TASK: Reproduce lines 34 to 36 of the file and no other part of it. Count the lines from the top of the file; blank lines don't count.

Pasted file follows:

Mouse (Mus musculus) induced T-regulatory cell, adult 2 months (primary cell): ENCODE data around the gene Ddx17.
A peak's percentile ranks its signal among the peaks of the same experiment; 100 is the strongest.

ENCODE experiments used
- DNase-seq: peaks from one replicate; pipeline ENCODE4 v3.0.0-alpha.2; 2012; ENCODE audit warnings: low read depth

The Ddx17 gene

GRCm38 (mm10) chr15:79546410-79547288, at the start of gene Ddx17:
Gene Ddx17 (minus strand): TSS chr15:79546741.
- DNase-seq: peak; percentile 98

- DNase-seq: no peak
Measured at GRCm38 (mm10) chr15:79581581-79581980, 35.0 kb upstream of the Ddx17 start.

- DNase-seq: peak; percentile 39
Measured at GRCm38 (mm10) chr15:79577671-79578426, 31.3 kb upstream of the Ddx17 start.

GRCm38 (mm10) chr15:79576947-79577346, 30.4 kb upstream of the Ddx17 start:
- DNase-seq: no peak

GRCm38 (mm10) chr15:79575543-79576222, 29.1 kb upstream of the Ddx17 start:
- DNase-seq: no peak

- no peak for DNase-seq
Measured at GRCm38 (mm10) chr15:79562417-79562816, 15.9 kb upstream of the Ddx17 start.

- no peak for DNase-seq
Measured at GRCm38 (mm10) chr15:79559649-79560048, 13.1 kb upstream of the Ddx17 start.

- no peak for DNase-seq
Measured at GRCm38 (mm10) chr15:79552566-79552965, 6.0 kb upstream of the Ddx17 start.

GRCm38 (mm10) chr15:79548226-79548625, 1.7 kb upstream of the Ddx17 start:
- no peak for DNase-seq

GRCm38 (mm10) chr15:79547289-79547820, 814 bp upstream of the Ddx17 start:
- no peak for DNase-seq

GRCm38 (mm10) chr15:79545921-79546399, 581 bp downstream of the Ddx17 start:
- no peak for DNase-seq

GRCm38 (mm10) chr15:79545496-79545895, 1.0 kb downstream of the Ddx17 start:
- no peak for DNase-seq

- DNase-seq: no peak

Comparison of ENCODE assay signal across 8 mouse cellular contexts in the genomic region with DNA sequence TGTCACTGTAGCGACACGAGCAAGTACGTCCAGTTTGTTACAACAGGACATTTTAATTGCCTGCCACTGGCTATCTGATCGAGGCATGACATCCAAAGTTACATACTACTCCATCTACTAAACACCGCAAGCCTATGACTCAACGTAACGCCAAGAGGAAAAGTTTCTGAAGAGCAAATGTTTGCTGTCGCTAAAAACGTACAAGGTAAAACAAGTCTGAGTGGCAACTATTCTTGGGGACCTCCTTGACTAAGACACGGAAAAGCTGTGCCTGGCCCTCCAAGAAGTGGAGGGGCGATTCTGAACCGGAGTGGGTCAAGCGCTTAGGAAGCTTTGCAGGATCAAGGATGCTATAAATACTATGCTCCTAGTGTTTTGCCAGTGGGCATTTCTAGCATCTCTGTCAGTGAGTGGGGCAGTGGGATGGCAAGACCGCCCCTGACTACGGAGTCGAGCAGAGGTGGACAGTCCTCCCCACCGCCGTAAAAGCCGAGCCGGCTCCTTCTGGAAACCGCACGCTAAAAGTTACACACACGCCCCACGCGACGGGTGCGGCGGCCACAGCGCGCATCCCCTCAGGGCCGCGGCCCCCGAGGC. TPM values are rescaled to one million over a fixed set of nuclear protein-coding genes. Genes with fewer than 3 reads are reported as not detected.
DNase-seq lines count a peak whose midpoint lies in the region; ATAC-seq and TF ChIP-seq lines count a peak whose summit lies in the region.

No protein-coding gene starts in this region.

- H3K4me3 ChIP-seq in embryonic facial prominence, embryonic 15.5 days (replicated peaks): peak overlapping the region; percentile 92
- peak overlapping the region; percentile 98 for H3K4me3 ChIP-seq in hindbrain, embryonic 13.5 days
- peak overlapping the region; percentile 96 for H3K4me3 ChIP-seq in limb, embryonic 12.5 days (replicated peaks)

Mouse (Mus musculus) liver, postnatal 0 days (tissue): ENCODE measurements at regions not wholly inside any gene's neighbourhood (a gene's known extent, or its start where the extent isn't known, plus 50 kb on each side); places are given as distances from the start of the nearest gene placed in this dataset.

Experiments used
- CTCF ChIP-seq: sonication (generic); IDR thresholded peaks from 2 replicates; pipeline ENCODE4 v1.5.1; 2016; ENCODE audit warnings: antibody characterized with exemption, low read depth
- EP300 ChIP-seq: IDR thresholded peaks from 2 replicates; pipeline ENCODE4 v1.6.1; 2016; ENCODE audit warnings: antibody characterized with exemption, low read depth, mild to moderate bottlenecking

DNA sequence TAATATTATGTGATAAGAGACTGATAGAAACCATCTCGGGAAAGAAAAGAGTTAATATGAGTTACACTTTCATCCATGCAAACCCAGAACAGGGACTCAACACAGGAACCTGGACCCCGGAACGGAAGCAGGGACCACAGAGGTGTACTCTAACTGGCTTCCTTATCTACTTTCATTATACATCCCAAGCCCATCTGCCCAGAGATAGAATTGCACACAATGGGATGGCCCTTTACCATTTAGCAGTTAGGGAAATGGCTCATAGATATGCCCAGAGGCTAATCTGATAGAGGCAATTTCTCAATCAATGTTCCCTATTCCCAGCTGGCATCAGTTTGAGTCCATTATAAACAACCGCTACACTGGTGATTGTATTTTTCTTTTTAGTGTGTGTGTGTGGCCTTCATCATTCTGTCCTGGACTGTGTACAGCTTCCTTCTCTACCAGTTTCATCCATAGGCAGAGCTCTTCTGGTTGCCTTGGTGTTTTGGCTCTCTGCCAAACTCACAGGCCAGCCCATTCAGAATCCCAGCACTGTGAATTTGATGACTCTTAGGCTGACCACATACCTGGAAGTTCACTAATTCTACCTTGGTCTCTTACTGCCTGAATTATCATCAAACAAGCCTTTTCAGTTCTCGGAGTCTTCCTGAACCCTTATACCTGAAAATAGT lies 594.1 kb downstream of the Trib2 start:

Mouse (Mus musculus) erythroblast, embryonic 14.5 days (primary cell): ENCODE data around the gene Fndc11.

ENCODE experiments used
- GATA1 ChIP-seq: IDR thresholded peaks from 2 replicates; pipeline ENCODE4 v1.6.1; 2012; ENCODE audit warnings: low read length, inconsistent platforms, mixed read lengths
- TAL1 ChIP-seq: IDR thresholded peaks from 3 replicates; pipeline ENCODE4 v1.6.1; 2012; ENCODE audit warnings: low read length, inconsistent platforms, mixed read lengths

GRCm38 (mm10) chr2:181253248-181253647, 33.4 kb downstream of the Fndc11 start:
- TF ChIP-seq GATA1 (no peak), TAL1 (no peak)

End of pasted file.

No protein-coding gene starts in this region.

- H3K4me3 ChIP-seq in embryonic facial prominence, embryonic 15.5 days (replicated peaks): peak overlapping the region; percentile 92
- peak overlapping the region; percentile 98 for H3K4me3 ChIP-seq in hindbrain, embryonic 13.5 days